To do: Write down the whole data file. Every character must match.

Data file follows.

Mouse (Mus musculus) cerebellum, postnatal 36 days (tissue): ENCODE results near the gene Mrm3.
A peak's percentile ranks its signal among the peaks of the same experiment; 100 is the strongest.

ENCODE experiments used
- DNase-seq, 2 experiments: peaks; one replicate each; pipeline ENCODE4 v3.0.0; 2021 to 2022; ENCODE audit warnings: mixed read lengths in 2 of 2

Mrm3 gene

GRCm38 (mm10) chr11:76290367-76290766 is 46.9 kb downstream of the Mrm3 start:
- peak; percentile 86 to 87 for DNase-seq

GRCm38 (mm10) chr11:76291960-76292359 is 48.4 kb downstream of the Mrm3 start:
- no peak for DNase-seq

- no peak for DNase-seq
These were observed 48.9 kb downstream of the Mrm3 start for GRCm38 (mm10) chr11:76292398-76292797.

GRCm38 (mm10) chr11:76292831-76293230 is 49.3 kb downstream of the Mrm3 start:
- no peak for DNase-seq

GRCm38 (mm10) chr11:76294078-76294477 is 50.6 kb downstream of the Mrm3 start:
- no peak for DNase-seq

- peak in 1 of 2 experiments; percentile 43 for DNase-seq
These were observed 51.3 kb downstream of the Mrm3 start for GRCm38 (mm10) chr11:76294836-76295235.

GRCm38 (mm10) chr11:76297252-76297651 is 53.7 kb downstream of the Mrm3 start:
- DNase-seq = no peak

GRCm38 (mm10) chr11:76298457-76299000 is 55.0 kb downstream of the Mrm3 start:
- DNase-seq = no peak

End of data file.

Mouse (Mus musculus) cerebellum, postnatal 36 days (tissue): ENCODE results near the gene Mrm3.
A peak's percentile ranks its signal among the peaks of the same experiment; 100 is the strongest.

ENCODE experiments used
- DNase-seq, 2 experiments: peaks; one replicate each; pipeline ENCODE4 v3.0.0; 2021 to 2022; ENCODE audit warnings: mixed read lengths in 2 of 2

Mrm3 gene

GRCm38 (mm10) chr11:76290367-76290766 is 46.9 kb downstream of the Mrm3 start:
- peak; percentile 86 to 87 for DNase-seq

GRCm38 (mm10) chr11:76291960-76292359 is 48.4 kb downstream of the Mrm3 start:
- no peak for DNase-seq

- no peak for DNase-seq
These were observed 48.9 kb downstream of the Mrm3 start for GRCm38 (mm10) chr11:76292398-76292797.

GRCm38 (mm10) chr11:76292831-76293230 is 49.3 kb downstream of the Mrm3 start:
- no peak for DNase-seq

GRCm38 (mm10) chr11:76294078-76294477 is 50.6 kb downstream of the Mrm3 start:
- no peak for DNase-seq

- peak in 1 of 2 experiments; percentile 43 for DNase-seq
These were observed 51.3 kb downstream of the Mrm3 start for GRCm38 (mm10) chr11:76294836-76295235.

GRCm38 (mm10) chr11:76297252-76297651 is 53.7 kb downstream of the Mrm3 start:
- DNase-seq = no peak

GRCm38 (mm10) chr11:76298457-76299000 is 55.0 kb downstream of the Mrm3 start:
- DNase-seq = no peak